In general the phenotypic coefficient of variability was higher than corresponding genotypic coefficients of variability among all four pulses for both TPC and AOA content reflecting the influence of environment on these traits. This was expected as there is always some environmental influence on the expression of quantitative traits (Table 4). Higher estimate of phenotypic and genotypic coefficient of variation for both TPC and AOA was observed in chickpea, lentil and pigeon pea indicating presence of exploitable genetic variability for the traits in these pulse crops. However, estimate of phenotypic and genotypic coefficient of variation for both TPC and AOA were relatively lower in black gram reflecting poor exploitable variability for the traits among the genotypes under study.

Heritability and genetic advance as percent of mean provides a clear picture of the scope for improvement in various quality traits through selection. In the present study high broad-sense heritability (h2bs) (0.89 to 0.97) was recorded among all the pulses for TPC. The genetic gain due to selection was higher in all the pulses except black gram genotypes which exhibited poor variability in the present study. Although heritability estimates for grain phenol content are high enough to permit effective selection for these traits in pulse crops the genetic gain estimate was high in chickpea and pigeonpea, moderate in lentil and poor in black gram. Similarly, higher genetic advance due to selection was expected in chickpea followed by lentil, pigeon pea and black gram.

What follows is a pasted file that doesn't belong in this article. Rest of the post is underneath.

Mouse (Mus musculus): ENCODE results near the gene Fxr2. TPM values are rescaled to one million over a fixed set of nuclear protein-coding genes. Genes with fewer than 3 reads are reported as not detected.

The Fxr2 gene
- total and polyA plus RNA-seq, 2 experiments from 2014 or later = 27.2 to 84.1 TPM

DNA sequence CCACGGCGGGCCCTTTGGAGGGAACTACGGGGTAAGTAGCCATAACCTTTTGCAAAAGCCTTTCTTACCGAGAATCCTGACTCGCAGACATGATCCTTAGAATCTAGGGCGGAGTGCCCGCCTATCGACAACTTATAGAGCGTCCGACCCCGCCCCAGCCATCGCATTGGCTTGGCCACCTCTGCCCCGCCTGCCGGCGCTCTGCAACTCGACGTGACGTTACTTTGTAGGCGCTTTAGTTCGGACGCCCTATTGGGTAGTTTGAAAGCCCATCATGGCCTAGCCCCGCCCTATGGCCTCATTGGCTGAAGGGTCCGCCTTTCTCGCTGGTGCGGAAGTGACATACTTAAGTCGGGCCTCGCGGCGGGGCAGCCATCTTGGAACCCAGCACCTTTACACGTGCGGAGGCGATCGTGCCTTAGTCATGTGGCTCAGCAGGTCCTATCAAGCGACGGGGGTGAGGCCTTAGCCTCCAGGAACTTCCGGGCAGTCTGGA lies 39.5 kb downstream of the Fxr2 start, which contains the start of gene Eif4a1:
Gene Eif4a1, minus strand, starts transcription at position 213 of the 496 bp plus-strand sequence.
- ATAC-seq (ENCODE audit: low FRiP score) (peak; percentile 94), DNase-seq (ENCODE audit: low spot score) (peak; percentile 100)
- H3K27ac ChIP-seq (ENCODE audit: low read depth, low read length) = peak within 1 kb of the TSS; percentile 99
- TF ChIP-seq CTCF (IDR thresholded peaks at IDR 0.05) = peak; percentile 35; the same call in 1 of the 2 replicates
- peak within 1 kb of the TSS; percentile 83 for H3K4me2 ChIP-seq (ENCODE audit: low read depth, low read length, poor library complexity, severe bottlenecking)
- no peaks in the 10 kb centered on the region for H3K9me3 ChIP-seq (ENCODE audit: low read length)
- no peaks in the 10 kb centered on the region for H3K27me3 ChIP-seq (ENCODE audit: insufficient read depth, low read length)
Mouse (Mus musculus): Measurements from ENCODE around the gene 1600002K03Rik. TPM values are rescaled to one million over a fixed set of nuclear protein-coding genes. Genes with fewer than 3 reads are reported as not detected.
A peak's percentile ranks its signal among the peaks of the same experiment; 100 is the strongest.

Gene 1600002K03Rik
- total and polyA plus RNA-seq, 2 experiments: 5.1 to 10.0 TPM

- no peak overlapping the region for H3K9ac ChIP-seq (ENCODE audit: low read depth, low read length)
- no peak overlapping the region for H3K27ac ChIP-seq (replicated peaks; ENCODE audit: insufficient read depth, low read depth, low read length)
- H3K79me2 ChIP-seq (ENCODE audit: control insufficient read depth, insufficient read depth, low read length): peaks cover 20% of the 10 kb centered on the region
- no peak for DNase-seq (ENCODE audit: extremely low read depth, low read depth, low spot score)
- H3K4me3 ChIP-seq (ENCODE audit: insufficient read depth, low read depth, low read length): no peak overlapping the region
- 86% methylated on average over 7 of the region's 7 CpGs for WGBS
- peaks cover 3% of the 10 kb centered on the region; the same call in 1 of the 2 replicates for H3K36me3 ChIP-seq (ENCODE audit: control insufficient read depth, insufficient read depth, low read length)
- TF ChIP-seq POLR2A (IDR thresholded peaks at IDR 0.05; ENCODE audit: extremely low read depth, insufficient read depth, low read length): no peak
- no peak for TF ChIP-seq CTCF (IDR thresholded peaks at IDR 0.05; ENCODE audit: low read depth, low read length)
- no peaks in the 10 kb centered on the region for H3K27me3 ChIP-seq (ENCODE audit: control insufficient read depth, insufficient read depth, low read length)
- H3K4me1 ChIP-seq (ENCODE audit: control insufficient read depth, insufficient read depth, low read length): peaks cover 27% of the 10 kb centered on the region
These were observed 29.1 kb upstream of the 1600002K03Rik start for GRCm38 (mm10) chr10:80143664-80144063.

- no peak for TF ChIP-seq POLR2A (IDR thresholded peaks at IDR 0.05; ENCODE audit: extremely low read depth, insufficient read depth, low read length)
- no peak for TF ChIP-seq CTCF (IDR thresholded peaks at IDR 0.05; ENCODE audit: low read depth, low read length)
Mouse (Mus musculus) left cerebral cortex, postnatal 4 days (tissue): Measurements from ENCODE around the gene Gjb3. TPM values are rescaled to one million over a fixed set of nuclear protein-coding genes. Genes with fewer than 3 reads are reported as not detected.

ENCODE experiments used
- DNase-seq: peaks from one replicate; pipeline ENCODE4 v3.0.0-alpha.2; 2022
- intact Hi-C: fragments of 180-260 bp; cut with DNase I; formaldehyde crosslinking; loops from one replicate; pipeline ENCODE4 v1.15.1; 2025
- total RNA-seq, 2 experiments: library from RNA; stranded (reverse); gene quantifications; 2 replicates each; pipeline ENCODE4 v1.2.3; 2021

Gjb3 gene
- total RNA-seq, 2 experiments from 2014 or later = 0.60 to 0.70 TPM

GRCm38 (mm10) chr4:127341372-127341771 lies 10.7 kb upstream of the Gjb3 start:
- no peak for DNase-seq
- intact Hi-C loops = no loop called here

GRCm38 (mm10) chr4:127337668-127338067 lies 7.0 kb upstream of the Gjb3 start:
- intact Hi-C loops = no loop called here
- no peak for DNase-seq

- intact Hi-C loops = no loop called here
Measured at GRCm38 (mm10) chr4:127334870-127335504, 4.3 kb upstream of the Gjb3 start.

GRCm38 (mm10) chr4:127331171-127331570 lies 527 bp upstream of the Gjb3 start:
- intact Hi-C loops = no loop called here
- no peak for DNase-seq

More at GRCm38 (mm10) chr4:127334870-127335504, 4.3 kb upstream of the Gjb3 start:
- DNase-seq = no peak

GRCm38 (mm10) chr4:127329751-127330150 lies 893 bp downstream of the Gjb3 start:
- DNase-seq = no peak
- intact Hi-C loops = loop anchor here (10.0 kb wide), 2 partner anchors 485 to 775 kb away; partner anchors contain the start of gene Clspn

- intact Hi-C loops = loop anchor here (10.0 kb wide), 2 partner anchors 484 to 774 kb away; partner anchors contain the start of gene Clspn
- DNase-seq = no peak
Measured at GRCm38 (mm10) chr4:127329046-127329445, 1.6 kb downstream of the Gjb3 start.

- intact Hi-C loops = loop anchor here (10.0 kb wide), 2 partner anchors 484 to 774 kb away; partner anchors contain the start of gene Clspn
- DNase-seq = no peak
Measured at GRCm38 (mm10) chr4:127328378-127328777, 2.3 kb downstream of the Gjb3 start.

Conclusion

Our findings suggest that there was significant genotypic variation (p<0.01) for total phenolic content (TPC) as well as antioxidant activity (AOA) in 139 diverse genotypes of four pulse crops. Amongst the four major pulse crops tested, maximum mean phenolic content was recorded in blackgram genotypes followed by lentil, pigeon pea and chickpea. In general, the Mediterranean landraces of lentil had higher phenol content as compared to the other lentil varieties and breeding lines. Amongst the chickpea genotypes higher value for phenol content was recorded in desi types as compared to the Kabuli types. Highest antioxidant activity (AOA) was recorded in blackgram genotypes, followed by pigeonpea, chickpea and lentil Highly significant genotypic as well as phenotypic correlation (p<0.01) was recorded between phenol content and antioxidant activity in chickpea, lentil as well as blackgram, however, surprisingly the values were non-significant in case of pigeonpea. High broad-sense heritability (h2bs) (0.89 to 0.97) for phenol content was recorded which indicates that substantial portion of total variation for phenol content is due to genetic effects.

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© 2018 Jagdish Singh, et al. This is an open access article distributed under the terms of the Creative Commons Attribution License , which permits unrestricted use, distribution, and build upon your work non-commercially.